Gartner recommends that CIOs identify emotional trigger-based opportunities with employees and customers, add emotional states evaluation to 360 Review processes, and mitigate privacy concerns with opt-in for-pay emotion mining.

2. AI decency, trust, and ethics

How do we know that the decisions AI is making are fair when there are many examples of questionable results that exhibit bias? What about fake news and deep fakes? Plummer said that this trend will disrupt trust models, certification of developers, auditing rules, and societal norms for trust. Gartner is predicting that by 2023, a self-regulating association for oversight of AI and machine learning designers will be established in at least four of the G7 countries.

CIOs should prescribe principles that establish an AI trust framework for developers and users.

3. Distributed cloud

Plummer said that in its most basic form, this trend means that the responsibility for cloud will shift entirely to the provider. About 75% of private clouds won't work out in the long run because the DIY effort won't be as good as what is available in the public cloud. Openshift, Cloud Foundry, and Azure Stack are taking us along this path to distributed cloud.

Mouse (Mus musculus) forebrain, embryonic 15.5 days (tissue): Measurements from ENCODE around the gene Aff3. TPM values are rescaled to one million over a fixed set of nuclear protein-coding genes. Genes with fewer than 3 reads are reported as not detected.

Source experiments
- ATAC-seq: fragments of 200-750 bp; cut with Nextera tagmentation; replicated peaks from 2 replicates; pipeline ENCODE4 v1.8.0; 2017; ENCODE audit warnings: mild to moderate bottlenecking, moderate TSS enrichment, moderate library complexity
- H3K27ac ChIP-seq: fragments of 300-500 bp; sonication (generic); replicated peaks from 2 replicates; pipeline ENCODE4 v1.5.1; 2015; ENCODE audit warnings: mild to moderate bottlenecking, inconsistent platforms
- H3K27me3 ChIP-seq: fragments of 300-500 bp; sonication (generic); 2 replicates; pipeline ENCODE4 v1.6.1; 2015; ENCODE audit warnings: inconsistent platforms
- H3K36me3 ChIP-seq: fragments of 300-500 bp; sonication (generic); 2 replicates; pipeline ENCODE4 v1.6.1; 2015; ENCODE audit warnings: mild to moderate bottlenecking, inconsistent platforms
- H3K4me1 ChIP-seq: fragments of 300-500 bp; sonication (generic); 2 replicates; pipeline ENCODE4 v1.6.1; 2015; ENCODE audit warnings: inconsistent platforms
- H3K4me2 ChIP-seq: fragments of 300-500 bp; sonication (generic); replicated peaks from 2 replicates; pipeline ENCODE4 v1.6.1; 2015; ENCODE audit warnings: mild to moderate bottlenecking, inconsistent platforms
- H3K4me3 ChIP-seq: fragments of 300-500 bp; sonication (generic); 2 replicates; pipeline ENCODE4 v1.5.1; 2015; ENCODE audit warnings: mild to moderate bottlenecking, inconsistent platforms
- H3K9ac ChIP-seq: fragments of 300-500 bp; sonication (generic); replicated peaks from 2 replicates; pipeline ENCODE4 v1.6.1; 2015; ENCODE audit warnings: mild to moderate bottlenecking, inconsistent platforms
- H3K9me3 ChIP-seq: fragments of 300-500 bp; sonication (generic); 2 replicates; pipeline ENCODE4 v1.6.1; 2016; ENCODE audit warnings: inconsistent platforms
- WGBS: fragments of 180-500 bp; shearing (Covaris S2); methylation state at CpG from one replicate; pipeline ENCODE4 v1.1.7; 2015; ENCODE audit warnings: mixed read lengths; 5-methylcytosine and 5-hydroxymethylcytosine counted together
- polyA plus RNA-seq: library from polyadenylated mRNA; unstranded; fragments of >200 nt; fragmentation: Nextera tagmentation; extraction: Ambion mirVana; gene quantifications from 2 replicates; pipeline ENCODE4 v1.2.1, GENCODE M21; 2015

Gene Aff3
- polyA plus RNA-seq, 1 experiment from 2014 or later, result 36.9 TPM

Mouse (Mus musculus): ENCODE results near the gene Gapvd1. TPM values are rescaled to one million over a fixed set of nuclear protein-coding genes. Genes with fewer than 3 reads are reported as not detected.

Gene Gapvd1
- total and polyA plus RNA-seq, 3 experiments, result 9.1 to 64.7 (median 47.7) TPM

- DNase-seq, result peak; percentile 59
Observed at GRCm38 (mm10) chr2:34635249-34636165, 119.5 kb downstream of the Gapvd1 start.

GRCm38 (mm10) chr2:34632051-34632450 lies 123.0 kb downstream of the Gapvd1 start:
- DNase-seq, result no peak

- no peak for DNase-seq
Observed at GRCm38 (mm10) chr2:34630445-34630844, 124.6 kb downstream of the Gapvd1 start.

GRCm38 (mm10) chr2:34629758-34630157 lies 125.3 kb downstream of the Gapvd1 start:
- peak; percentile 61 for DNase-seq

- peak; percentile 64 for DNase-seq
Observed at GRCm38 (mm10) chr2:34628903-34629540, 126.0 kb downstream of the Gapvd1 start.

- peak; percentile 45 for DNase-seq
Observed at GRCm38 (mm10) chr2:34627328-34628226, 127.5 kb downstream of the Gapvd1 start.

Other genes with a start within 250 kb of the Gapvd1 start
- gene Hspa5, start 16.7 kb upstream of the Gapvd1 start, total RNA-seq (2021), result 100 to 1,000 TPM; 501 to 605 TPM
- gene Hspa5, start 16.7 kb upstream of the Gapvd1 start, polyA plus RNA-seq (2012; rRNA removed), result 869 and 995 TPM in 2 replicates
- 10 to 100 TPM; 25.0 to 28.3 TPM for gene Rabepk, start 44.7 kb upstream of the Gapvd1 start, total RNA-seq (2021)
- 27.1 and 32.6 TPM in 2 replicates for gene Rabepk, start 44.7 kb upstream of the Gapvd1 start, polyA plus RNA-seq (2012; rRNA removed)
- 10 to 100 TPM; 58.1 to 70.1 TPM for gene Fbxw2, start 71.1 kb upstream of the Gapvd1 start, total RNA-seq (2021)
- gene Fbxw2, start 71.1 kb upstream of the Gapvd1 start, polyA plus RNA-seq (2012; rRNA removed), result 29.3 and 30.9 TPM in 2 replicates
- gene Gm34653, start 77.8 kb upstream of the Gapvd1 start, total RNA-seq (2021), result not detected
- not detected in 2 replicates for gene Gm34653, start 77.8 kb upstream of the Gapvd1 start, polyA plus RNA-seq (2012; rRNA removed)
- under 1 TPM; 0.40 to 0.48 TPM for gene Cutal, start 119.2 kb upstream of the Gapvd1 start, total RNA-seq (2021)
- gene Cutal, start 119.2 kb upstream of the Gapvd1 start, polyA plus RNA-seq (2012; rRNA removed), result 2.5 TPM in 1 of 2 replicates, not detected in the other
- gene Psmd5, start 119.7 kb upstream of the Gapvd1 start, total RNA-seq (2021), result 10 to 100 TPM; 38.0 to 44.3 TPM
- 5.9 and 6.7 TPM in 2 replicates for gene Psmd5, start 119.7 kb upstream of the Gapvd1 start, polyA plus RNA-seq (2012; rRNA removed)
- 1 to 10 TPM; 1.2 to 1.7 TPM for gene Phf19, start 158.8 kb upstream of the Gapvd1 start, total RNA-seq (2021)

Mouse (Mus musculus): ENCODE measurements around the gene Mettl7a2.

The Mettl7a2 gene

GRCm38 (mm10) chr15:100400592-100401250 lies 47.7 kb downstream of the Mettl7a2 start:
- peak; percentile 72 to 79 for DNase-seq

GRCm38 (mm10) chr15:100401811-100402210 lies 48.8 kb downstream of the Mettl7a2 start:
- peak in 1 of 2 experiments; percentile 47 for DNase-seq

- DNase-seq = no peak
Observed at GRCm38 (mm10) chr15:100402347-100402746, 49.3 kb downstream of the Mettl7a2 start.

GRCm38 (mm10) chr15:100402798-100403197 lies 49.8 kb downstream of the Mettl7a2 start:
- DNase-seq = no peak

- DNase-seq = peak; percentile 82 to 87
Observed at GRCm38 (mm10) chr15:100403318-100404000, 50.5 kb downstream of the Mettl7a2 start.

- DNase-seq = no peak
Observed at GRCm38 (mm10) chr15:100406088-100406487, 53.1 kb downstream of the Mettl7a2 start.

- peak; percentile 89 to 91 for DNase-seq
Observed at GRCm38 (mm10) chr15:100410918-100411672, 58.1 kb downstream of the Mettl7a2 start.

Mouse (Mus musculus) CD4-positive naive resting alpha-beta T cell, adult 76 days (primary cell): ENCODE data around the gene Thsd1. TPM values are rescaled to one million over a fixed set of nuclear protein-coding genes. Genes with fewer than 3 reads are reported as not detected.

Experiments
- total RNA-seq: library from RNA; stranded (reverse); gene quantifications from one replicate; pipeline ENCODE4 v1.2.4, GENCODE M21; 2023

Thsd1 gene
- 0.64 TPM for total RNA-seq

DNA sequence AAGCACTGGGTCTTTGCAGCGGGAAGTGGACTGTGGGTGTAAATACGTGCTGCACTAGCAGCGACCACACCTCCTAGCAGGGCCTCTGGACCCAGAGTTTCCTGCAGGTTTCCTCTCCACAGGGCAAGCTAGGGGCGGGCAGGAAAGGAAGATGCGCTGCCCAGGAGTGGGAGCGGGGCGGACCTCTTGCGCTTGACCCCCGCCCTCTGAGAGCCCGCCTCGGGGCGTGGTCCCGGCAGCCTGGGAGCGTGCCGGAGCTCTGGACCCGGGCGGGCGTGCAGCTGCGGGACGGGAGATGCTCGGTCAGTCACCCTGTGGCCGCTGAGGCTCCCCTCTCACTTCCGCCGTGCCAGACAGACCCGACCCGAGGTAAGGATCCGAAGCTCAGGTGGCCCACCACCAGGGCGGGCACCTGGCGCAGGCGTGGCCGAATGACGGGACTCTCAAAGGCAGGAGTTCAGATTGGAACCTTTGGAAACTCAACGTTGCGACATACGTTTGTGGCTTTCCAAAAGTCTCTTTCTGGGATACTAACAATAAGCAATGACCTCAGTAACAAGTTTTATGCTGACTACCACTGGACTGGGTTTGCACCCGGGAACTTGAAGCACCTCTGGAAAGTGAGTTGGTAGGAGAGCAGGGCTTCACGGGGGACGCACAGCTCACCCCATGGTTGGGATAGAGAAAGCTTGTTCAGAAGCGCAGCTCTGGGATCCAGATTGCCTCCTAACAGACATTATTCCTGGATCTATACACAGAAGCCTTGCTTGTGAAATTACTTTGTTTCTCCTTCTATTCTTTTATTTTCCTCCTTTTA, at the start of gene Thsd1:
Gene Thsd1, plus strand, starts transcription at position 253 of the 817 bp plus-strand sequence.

The trend will disrupt private cloud, hybrid cloud, data location, and data residency.

CIOs should demand packaged hybrid services, identify latency-sensitive use cases, and request explanation of economics of cloud operations.

4. Democratization of space

While it cost 4% of the entire U.S. budget to put a man on the moon, putting a satellite into orbit now costs just $300,000, Plummer said. That has led to a low space orbit getting mighty crowded with hundreds of satellites. It also raises a host of new questions. What rules apply to data residency in space? What laws apply? What about crime in space? Countries and companies will be competing in space, and the cheaper it gets to launch a satellite, the more crowded it will become.

This trend will disrupt the economics of space-based systems, connectivity, and legal issues.